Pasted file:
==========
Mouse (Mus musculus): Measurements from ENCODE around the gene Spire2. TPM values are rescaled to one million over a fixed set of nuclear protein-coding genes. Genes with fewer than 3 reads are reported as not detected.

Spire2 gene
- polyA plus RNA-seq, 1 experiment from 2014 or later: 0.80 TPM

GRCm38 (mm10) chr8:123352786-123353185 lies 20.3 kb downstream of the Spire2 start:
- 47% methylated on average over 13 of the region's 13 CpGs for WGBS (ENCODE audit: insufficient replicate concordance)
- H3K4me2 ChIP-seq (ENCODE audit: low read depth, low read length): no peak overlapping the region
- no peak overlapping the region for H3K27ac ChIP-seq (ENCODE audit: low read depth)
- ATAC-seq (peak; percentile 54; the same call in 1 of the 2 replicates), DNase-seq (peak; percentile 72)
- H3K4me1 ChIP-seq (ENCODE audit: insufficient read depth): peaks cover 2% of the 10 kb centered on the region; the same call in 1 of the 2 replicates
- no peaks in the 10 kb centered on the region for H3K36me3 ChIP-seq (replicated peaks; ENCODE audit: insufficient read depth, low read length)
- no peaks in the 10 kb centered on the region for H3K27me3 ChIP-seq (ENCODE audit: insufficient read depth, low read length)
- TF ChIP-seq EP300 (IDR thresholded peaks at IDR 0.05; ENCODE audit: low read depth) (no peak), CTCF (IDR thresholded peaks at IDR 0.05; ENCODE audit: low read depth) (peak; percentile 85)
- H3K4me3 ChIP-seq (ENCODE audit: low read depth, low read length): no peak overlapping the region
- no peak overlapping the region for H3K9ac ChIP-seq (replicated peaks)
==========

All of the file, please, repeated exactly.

Mouse (Mus musculus): Measurements from ENCODE around the gene Spire2. TPM values are rescaled to one million over a fixed set of nuclear protein-coding genes. Genes with fewer than 3 reads are reported as not detected.

Spire2 gene
- polyA plus RNA-seq, 1 experiment from 2014 or later: 0.80 TPM

GRCm38 (mm10) chr8:123352786-123353185 lies 20.3 kb downstream of the Spire2 start:
- 47% methylated on average over 13 of the region's 13 CpGs for WGBS (ENCODE audit: insufficient replicate concordance)
- H3K4me2 ChIP-seq (ENCODE audit: low read depth, low read length): no peak overlapping the region
- no peak overlapping the region for H3K27ac ChIP-seq (ENCODE audit: low read depth)
- ATAC-seq (peak; percentile 54; the same call in 1 of the 2 replicates), DNase-seq (peak; percentile 72)
- H3K4me1 ChIP-seq (ENCODE audit: insufficient read depth): peaks cover 2% of the 10 kb centered on the region; the same call in 1 of the 2 replicates
- no peaks in the 10 kb centered on the region for H3K36me3 ChIP-seq (replicated peaks; ENCODE audit: insufficient read depth, low read length)
- no peaks in the 10 kb centered on the region for H3K27me3 ChIP-seq (ENCODE audit: insufficient read depth, low read length)
- TF ChIP-seq EP300 (IDR thresholded peaks at IDR 0.05; ENCODE audit: low read depth) (no peak), CTCF (IDR thresholded peaks at IDR 0.05; ENCODE audit: low read depth) (peak; percentile 85)
- H3K4me3 ChIP-seq (ENCODE audit: low read depth, low read length): no peak overlapping the region
- no peak overlapping the region for H3K9ac ChIP-seq (replicated peaks)